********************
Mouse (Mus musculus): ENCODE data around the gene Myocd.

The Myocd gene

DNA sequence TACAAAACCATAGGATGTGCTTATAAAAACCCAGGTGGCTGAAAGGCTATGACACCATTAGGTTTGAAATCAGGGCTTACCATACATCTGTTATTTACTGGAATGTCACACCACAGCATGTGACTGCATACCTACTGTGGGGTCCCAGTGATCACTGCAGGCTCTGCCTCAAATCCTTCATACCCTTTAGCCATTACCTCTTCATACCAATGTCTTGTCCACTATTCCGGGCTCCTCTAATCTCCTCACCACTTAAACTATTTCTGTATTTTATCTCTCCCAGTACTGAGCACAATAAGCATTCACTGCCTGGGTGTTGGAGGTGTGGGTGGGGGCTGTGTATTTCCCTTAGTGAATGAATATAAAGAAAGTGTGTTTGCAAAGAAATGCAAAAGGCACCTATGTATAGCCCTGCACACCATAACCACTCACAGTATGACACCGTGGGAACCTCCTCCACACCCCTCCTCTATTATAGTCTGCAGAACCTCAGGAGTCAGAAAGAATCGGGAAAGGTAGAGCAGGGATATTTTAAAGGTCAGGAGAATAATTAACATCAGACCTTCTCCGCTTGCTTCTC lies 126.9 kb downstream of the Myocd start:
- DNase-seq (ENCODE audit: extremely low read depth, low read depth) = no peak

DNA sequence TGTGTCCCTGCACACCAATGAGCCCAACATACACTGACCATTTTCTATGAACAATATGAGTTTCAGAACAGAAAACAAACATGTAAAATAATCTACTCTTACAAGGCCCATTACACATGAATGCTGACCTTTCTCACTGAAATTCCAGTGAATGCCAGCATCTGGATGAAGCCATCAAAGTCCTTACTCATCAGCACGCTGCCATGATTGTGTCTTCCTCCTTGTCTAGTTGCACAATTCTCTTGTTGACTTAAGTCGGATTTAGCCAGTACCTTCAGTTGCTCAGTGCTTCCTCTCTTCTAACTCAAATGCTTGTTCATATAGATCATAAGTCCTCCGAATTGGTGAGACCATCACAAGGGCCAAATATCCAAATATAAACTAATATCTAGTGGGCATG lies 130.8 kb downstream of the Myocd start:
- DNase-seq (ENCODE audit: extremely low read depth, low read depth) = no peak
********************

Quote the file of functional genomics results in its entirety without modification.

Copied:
Mouse (Mus musculus): ENCODE data around the gene Myocd.

The Myocd gene

DNA sequence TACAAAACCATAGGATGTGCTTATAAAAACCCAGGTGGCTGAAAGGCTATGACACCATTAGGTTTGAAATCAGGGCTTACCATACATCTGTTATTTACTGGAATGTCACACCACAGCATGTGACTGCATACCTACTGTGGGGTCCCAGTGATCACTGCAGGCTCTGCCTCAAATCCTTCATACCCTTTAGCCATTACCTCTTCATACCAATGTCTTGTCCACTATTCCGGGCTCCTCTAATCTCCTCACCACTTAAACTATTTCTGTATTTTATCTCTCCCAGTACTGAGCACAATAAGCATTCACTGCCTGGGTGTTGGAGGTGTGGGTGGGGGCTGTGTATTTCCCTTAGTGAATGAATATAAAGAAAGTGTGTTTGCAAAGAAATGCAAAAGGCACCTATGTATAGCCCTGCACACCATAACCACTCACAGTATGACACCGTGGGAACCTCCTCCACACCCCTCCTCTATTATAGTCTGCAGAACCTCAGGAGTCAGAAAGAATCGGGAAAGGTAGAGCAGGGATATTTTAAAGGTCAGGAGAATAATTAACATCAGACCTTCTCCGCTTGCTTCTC lies 126.9 kb downstream of the Myocd start:
- DNase-seq (ENCODE audit: extremely low read depth, low read depth) = no peak

DNA sequence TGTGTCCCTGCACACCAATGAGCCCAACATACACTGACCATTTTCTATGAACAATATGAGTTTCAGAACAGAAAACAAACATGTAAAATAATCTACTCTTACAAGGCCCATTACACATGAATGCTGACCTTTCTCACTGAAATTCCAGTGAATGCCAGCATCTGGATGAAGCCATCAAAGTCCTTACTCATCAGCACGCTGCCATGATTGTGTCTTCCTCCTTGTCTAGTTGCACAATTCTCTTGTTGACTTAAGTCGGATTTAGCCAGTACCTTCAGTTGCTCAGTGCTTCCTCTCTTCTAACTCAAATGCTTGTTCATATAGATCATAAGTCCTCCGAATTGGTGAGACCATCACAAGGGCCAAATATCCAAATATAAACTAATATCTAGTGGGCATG lies 130.8 kb downstream of the Myocd start:
- DNase-seq (ENCODE audit: extremely low read depth, low read depth) = no peak